[Date Prev][Date Next] [Thread Prev][Thread Next] [Date Index] [Thread Index]

Re: Debian or Linux 7???

Steve Rudd wrote:

Hi Steve,

It's not just the kernel that can get hacked. Is it Linux 7 or Redhat 7 ? (I'm pretty sure it's Redhat 7).

Anyway, I'm pretty new to Debian and Linux so anyone please feel free to correct me.

An example of the different methodologies between Redhat and Debian: the stable version of Debian doesn't use the latest kernel; it hasn't been tested enough yet (I assume).

I heard that Redhat and Mandrake (no offense, I like all Linuxes) act a bit like capitalist companies; they want their product to be popular, so they throw in all the latest stuff, sacrificing some stability and security (by not testing enough) for "the edge!", having the most popular product.

I think that about sums up the security differences between Debian and most other distros. I believe the Debian maintainers and developers take a more methodical, technical view of things.


A cool thing about Debian is the super control it gives you about what runs on your box and what it can access. I think it actually sacrifices user friendliness (for newbies like me) in exchange for control. I tried Corel Linux last week (which is kind of based on Debian) and it installed everything without me typing more than my name, hitting "next, next, next". It did a pretty good job, it only missed my sound card! But I didn't know what it had installed on my machine, and exactly what it was doing!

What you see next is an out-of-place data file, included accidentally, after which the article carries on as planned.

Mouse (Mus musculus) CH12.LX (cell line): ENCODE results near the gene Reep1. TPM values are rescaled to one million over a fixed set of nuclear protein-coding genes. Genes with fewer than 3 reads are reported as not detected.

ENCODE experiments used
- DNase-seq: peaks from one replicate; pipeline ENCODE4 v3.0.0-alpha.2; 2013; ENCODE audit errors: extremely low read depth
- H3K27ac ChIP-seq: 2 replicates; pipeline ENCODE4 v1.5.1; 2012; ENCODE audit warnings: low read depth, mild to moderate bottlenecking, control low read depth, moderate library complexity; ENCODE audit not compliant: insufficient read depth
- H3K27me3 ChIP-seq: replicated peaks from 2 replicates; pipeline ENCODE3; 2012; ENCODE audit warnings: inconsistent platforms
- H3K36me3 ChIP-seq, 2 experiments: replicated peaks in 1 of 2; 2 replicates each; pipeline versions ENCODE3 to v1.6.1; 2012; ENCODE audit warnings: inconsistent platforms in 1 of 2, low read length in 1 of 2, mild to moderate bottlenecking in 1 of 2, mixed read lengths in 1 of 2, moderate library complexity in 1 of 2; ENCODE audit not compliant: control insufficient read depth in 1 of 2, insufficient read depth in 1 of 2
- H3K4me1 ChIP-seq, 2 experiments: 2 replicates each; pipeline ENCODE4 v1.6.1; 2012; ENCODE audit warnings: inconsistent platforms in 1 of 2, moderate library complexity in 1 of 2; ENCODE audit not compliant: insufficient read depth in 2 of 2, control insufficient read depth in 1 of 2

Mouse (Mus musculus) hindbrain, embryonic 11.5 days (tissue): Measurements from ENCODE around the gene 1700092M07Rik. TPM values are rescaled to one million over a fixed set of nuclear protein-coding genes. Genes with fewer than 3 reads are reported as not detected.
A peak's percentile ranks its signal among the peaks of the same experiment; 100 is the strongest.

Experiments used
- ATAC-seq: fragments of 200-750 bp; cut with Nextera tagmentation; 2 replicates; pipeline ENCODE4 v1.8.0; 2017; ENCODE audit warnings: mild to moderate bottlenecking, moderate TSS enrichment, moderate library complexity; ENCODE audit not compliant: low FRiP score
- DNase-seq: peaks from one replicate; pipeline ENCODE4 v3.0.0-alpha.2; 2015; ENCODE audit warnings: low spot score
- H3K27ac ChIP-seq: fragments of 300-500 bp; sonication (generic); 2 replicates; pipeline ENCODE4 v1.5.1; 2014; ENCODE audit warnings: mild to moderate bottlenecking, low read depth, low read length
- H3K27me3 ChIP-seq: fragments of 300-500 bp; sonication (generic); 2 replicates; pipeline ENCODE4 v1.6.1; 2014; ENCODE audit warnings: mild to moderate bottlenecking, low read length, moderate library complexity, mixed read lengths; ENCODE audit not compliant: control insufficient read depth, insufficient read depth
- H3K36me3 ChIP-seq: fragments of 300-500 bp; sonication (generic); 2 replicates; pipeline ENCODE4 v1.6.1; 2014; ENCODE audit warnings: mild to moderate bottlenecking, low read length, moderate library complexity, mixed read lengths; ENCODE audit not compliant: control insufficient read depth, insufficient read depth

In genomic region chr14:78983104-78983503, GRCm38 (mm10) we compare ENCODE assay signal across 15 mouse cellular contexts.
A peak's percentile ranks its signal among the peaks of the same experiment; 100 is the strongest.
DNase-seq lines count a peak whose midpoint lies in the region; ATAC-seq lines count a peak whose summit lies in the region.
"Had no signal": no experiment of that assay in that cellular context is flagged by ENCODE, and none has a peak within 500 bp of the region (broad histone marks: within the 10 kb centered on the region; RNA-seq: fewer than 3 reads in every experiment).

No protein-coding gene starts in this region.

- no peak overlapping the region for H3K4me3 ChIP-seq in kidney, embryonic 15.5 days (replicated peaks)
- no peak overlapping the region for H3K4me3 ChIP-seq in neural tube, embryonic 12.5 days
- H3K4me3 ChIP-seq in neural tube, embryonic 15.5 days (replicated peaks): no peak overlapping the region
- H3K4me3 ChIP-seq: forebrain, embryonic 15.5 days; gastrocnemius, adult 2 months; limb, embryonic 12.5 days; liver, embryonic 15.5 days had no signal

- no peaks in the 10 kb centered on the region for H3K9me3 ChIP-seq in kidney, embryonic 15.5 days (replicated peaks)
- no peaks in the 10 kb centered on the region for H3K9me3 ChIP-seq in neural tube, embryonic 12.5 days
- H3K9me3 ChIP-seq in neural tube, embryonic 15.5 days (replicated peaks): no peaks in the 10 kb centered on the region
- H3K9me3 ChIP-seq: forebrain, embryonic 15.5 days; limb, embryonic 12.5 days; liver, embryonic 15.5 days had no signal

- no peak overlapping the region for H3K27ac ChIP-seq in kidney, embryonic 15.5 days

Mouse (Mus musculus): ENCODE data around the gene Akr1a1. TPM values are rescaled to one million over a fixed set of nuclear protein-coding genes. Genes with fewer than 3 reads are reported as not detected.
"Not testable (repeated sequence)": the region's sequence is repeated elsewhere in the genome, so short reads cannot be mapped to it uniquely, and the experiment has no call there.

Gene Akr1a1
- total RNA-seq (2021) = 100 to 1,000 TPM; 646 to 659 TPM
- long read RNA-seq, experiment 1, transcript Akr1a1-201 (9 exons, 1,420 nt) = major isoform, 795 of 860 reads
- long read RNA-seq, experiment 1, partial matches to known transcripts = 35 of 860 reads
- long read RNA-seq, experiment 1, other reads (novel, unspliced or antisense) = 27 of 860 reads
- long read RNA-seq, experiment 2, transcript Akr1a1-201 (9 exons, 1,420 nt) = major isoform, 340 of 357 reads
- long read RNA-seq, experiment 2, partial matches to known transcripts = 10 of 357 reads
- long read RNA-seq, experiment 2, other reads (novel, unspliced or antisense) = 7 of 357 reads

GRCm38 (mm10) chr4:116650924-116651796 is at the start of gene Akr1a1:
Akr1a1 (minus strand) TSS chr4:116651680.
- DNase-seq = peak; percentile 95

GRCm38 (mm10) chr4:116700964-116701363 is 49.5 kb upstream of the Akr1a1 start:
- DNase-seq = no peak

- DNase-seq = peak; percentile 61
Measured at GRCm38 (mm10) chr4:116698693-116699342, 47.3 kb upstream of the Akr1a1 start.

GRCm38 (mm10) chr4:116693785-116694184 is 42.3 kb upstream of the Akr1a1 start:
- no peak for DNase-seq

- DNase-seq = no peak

I recently read the "Secure Install" thread in this group and tried it. I killed Corel, and re-installed from the CD and just exited out of DSelect. (I discovered by the way that you should at least select the "6) Remove..." option before exiting, so it can remove the pcmcia packages). Anyway, after that I installed things as I desired with apt-cache search and apt-get install. (Thank you developers of apt-setup, and apt-cdrom!).

The point is, by installing packages one at a time, and checking things after, I could keep great control of everything on my machine.

I also know what modules are loading from, /etc/modules.conf and /etc/modules.

I also know what services are running in different run levels from the /etc/rc2.d and other directories.

It's so cool. I'm not an expert on security, I've never been hacked or virused since I started Linux about a year ago! (Practically all of my MS friends have had viruses though!)

Enough blurb...


Reply to: